Take care to use the right kind of chicken meat. Red meat is best but grocery-bought ground chicken is usually ground skinless chicken breast meat which I do not like. It’s dry with the mouth feel of wet cardboard.
So, for the chicken wonton filling, I minced skin-on chicken thigh fillets. It’s added work, I know, but the fatty chicken skin gave the wontons better mouth feel and flavor. The fat acted as a natural binder too.
If you’re not in a hurry, the filling develops even better texture if allowed to sit in the fridge overnight. The starch and wine bind all the ingredients beautifully making handling easier.
Wrapping the wontons one by one is the time-consuming part of this recipe. But there’s no other way to make wontons except to wrap and seal them individually.
There are many ways to wrap wonton. For this recipe, the filling is placed at the center of the wrapper, the edge of the wrapper is moistened with water, folded to cover the filling and pressed to seal.
The long ends of the parcel are pulled toward each other until overlapping, one end is moistened with water and the other is pressed over it.
That’s how the wonton looks. Remember, you need to moisten the wrapper twice during the process to make sure that the filling is completely sealed.
Repeat until all your wrappers have been filled and sealed, or until you run out of filling, whichever comes first.
The wontons may be steamed or boiled briefly in water. If boiling in water, cook them in batches so that they don’t get stuck to one another and to allow them to float freely. This ensures fast and even cooking.
When the wontons are fully cooked, all you need to do is assemble the dish. What you garnish your chicken wonton noodle soup is a personal choice; scallions and fried shallots are preferred here at home.
- 300 grams minced chicken
- ¼ teaspoon minced garlic
- ⅛ teaspoon grated ginger
- 2 tablespoons grated carrot
- 2 tablespoons finely sliced scallions
- 1 teaspoon soy sauce
- 1 teaspoon oyster sauce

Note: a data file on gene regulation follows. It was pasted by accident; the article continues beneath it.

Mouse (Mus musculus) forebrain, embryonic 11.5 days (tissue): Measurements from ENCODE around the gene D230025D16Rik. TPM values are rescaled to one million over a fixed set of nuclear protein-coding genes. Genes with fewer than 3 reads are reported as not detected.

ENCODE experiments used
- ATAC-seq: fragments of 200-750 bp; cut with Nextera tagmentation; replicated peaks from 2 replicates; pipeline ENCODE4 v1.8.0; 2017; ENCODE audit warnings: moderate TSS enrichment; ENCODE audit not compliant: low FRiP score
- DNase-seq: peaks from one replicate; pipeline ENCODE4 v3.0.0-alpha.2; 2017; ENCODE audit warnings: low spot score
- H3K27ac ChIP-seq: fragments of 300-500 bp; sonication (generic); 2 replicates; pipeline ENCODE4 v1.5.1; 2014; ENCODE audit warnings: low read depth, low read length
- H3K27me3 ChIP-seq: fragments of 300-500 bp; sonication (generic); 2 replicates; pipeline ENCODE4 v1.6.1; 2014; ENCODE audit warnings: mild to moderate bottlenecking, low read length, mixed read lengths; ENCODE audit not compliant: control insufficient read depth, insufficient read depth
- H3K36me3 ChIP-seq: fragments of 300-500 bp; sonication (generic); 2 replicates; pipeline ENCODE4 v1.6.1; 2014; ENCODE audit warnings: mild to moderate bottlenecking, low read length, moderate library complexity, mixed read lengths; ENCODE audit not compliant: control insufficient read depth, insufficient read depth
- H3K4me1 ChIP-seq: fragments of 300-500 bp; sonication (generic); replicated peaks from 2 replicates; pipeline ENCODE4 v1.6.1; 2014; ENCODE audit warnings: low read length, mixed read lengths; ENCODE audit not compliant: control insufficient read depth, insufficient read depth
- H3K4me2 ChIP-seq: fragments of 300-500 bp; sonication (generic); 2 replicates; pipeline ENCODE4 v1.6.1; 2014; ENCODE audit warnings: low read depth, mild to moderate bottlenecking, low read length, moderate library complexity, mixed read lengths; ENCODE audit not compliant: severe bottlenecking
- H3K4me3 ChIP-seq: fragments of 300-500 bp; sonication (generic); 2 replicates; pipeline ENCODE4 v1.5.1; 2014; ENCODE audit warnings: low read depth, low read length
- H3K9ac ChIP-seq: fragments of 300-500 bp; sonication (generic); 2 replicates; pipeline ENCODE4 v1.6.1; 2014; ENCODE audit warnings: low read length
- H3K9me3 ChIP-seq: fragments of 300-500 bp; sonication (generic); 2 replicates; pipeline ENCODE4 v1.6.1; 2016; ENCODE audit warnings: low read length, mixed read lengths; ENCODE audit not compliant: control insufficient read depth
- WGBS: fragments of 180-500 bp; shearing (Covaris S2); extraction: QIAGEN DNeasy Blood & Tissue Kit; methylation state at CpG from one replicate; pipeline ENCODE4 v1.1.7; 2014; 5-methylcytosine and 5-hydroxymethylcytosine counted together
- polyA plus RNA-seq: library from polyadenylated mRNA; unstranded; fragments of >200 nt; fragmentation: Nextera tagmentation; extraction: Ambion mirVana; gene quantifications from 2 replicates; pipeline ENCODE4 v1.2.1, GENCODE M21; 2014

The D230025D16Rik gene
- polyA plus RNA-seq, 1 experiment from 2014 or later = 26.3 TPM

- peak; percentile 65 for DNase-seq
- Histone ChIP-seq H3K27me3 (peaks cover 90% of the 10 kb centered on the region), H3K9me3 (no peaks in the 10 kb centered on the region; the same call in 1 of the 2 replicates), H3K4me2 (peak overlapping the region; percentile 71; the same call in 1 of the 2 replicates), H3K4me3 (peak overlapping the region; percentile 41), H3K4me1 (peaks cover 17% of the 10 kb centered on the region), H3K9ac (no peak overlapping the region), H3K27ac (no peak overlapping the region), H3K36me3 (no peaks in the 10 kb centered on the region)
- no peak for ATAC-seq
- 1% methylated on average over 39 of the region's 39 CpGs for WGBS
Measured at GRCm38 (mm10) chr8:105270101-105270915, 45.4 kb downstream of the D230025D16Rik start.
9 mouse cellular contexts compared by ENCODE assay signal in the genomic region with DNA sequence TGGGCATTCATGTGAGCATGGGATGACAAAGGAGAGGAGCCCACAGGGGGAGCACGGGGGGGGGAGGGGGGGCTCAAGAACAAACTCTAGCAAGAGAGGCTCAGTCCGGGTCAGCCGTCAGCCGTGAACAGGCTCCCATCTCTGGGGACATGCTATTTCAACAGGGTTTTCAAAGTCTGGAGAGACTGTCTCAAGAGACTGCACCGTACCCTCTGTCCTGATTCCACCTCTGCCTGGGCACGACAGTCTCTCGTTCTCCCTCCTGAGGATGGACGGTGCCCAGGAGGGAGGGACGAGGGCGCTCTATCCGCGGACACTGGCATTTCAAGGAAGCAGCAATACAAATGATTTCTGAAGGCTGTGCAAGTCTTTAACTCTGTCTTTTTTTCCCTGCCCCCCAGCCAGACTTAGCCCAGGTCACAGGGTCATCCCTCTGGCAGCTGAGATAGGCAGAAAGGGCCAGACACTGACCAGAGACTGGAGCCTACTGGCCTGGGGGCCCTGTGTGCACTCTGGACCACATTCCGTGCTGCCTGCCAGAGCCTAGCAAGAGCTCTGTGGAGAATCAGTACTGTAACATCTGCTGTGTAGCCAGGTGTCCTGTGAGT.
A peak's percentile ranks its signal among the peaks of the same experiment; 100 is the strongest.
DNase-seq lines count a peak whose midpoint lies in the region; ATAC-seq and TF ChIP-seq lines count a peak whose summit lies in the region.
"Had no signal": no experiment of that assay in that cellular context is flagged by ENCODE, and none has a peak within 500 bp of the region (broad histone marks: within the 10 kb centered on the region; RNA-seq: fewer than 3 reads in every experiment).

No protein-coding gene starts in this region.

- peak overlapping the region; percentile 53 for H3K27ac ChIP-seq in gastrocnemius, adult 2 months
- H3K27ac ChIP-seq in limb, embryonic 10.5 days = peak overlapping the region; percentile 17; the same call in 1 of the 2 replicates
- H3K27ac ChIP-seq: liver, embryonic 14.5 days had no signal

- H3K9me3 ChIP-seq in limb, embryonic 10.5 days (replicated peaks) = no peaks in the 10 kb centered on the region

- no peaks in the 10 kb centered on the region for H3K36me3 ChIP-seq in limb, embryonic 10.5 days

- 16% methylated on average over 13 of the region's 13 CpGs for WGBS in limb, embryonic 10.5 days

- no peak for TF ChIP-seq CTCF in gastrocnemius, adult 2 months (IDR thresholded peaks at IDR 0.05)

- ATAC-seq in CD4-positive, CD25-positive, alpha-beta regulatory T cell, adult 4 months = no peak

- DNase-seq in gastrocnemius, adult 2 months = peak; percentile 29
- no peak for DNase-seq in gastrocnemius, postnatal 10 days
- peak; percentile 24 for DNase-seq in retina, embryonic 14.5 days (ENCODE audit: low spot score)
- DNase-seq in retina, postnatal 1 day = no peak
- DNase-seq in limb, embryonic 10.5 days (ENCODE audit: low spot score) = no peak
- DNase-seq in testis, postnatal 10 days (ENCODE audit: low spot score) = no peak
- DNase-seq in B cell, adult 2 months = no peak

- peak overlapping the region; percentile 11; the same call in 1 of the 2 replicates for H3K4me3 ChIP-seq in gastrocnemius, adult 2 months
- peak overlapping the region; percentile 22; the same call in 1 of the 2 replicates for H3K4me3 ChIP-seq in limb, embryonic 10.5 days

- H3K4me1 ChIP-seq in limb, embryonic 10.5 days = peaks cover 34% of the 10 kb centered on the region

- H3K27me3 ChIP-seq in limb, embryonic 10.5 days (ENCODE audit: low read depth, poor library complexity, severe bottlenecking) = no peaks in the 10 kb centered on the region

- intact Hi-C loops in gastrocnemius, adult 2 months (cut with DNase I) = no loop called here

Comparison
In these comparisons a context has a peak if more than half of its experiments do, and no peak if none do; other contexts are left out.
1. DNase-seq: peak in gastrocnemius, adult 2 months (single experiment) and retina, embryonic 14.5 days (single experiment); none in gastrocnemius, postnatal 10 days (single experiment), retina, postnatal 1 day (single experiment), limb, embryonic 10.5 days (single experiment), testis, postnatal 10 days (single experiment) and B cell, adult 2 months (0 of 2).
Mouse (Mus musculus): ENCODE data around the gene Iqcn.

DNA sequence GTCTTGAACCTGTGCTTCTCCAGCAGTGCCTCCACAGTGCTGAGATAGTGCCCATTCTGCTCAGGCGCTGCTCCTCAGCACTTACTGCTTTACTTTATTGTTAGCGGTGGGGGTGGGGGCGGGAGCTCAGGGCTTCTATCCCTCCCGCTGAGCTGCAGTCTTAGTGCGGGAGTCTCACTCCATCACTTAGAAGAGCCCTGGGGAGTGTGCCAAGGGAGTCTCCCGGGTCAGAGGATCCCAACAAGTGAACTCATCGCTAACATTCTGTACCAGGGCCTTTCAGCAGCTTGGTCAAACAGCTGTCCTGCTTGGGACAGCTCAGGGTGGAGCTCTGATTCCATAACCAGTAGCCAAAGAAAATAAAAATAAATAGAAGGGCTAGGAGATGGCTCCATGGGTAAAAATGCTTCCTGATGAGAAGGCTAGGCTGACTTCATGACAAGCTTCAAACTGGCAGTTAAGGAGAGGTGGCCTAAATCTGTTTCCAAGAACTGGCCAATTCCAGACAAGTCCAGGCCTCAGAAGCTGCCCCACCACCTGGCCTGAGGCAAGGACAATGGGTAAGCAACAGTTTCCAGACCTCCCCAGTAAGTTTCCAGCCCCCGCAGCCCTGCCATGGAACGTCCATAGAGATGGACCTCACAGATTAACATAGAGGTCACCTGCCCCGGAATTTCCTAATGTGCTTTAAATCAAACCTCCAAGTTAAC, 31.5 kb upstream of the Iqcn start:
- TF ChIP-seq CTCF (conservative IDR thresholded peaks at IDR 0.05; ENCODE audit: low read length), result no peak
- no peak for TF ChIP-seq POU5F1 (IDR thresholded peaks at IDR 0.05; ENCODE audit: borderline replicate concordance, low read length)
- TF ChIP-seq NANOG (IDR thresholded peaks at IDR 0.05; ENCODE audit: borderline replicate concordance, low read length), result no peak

- ½ teaspoon salt
- ¼ teaspoon pepper
- 1 teaspoon potato starch
- 1 tablespoon Shaoxing wine
- ½ teaspoon sesame seed oil
- 24 wonton skins (we used small, about three inches square)
Chicken wonton noodle soup
- fresh egg noodles for four, blanched and drained
- finely sliced scallions
- fried shallots
- chicken bone broth
Make the chicken wonton filling
- In a bowl, mix together the minced chicken, garlic, ginger, carrot and scallions.
- In a small bowl, stir together soy sauce, oyster sauce, salt, pepper, potato starch, sesame seed oil and Shaoxing wine.
- Pour the mixed seasonings over the chicken mixture. Mix well until the coloring is uniform.
Wrap the chicken wontons
- Separate the wonton wrappers.
- Take one wrapper, place on the palm of one hand and drop a teaspoonful of filling at the center.
- Moisten all the edges of the wrapper with water.
- Gather two opposite edges and press them together making sure that the filling stays at the center.
- Bend the folded wonton toward you until the unfilled sides overlap at the bottom.
- Moisten one of the overlapping ends and press the other end over it to seal.
- Repeat until all the wonton skins are filled or until you run out of filling, whichever comes first.
Cook the chicken wontons
- Boil water, at least three inches deep, in a pot or wok.
- When the water is boiling profusely, drop in half of the wontons one by one. The water will stop boiling for a while as the temperature drops after the addition of the wontons.
- Allow the water to come to a boil once more then wait for the wontons to float to the surface. They are done at this point. The cooking takes about four to five minutes.
- Scoop out the wontons with a slotted spoon and transfer to a plate.
- Repeat the cooking process for the remaining half of the wontons.
Assemble your chicken wonton noodle soup
- Heat your chicken bone broth.
- While the broth heats, divide the noodles into four portions and drop into bowls.
- Arrange the cooked wontons beside the noodles.
- Sprinkle in sliced scallions.
- Pour in hot broth and garnish with fried shallots.